This position would seem to be very similar to the position taken by my correspondent who is determined to believe in the Word of God despite any contrary evidence. From my perspective, however, these positions are very different. He seems to believe in Jesus Christ because he was brought up to believe in the Bible and because the Bible tells him that Jesus Christ is the Son of God. I believe in the Bible because I examined the life and teachings of Jesus Christ and they made a great deal of sense to me. Had they not appealed to my reason, I would not now call myself a Christian.
As part of his post, this correspondent cited some Bible verses intended to demonstrate that human beings should not trust our reason. I found this tremendously amusing because an atheist correspondent recently argued that I should not trust my reason also. The Christian was arguing, “You cannot trust your reason, you must trust in the Word of God.” The atheist was arguing, “You cannot trust your reason, you can only trust in that which has been empirically verified.” These men are arguing the same thing with the only difference being that they differ in what is assumed to be trustworthy in place of reason. It seems to me that they are both rationalizing what they want to believe despite the fact they know that reason is not on their side.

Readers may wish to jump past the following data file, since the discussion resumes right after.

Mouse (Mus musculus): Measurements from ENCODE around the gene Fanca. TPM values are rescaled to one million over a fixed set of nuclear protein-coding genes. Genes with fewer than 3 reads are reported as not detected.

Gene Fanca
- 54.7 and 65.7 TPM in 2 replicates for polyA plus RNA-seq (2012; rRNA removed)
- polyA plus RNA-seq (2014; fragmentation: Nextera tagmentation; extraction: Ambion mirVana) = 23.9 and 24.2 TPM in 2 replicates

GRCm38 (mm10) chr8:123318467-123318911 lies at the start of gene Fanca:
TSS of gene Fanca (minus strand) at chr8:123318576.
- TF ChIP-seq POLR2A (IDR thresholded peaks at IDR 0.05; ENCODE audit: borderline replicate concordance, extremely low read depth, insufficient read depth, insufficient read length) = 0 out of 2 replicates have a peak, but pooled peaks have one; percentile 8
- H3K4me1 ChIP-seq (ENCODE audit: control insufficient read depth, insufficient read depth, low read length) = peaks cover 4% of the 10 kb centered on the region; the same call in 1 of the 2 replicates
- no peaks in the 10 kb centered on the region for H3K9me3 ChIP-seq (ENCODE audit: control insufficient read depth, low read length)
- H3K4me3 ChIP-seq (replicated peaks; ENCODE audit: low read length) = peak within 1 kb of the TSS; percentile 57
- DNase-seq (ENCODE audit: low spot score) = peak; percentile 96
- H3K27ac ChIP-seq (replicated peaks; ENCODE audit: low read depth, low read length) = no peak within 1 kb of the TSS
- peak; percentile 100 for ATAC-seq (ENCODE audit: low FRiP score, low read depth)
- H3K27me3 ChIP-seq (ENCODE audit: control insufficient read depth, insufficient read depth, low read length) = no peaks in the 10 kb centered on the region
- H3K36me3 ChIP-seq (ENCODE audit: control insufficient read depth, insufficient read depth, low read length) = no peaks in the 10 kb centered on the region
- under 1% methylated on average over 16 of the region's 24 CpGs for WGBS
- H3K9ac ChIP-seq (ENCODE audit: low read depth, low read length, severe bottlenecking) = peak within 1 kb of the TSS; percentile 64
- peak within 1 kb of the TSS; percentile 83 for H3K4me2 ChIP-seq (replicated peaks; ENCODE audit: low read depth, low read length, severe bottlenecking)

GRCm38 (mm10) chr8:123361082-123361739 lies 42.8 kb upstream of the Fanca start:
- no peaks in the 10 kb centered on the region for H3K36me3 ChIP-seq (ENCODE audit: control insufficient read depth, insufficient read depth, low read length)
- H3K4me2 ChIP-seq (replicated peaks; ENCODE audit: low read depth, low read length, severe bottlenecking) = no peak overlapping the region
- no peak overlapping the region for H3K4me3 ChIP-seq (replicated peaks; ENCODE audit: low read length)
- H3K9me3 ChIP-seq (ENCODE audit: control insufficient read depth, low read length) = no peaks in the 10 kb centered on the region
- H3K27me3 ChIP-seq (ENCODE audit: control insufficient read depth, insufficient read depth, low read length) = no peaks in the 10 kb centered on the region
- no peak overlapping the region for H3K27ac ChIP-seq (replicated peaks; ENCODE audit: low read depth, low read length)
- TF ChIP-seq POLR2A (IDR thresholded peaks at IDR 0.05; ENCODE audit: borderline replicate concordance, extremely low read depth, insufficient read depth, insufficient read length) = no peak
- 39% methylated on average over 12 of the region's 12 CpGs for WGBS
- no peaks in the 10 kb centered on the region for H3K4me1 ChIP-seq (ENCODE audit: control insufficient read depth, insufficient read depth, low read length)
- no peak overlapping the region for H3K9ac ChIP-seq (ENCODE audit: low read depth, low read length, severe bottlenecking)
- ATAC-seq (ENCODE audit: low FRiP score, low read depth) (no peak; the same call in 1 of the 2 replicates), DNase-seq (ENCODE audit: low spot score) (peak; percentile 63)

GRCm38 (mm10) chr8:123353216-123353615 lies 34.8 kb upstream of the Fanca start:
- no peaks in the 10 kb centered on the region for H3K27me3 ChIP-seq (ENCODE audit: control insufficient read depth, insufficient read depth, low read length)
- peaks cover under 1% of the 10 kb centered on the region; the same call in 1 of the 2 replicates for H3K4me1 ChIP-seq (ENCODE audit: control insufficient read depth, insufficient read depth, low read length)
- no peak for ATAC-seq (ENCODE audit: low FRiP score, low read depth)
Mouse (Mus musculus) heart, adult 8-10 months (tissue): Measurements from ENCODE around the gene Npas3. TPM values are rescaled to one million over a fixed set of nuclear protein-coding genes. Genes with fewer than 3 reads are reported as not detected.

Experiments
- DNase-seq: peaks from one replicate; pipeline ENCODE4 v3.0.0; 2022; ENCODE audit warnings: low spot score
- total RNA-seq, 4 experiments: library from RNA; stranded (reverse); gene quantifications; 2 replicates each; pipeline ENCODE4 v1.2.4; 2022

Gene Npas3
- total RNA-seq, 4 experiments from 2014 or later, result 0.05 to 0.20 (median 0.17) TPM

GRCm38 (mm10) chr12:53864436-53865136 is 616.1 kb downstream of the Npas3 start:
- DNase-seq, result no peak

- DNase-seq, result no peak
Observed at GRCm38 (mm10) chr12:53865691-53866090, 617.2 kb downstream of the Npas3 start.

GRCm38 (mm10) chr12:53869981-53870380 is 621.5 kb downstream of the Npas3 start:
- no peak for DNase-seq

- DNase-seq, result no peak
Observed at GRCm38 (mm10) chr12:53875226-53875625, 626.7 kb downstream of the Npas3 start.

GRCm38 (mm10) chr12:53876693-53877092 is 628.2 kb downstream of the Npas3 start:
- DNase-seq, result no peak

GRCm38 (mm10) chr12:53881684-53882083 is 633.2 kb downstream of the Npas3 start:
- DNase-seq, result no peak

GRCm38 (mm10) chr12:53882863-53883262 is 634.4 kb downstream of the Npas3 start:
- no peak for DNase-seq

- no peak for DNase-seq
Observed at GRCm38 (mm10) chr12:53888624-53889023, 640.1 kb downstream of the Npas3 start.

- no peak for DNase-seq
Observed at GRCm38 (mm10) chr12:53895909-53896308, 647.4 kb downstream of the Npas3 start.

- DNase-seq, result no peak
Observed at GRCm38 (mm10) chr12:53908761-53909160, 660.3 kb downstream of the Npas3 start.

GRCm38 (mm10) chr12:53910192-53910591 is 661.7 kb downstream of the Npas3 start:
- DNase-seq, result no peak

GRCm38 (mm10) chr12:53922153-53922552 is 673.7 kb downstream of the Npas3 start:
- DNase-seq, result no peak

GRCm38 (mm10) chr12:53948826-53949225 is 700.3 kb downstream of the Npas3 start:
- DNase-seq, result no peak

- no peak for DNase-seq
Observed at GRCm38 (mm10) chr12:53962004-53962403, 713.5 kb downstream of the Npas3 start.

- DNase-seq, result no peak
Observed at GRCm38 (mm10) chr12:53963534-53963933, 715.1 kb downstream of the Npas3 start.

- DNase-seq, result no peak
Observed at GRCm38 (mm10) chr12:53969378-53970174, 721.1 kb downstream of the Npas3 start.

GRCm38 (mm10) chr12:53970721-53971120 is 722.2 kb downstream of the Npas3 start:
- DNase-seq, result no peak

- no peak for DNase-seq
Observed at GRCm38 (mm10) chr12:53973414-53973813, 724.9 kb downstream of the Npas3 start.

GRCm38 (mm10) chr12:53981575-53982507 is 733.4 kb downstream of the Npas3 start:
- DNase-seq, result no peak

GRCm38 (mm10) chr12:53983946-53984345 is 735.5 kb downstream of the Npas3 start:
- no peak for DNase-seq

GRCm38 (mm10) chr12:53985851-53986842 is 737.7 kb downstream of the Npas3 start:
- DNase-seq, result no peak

The problem with disregarding our reason is, how do we know or understand anything without it? How do I live my life in accordance with the Bible if I cannot use my reason to tell me what the Bible means? How do you avoid false teachers if you cannot use your reason to test what they are saying? How can you know that anything is true if you cannot trust reason? So let us consider the verses that he quoted as indicating we are not to trust our reason:
There is a way that seems right to a man, But its end is the way of death. (Psalm 14:12)
Those who trust in themselves are fools, but those who walk in wisdom are kept safe. (Proverbs 28:26)
LORD, I know that people’s lives are not their own; it is not for them to direct their steps. (Jeremiah 10:23)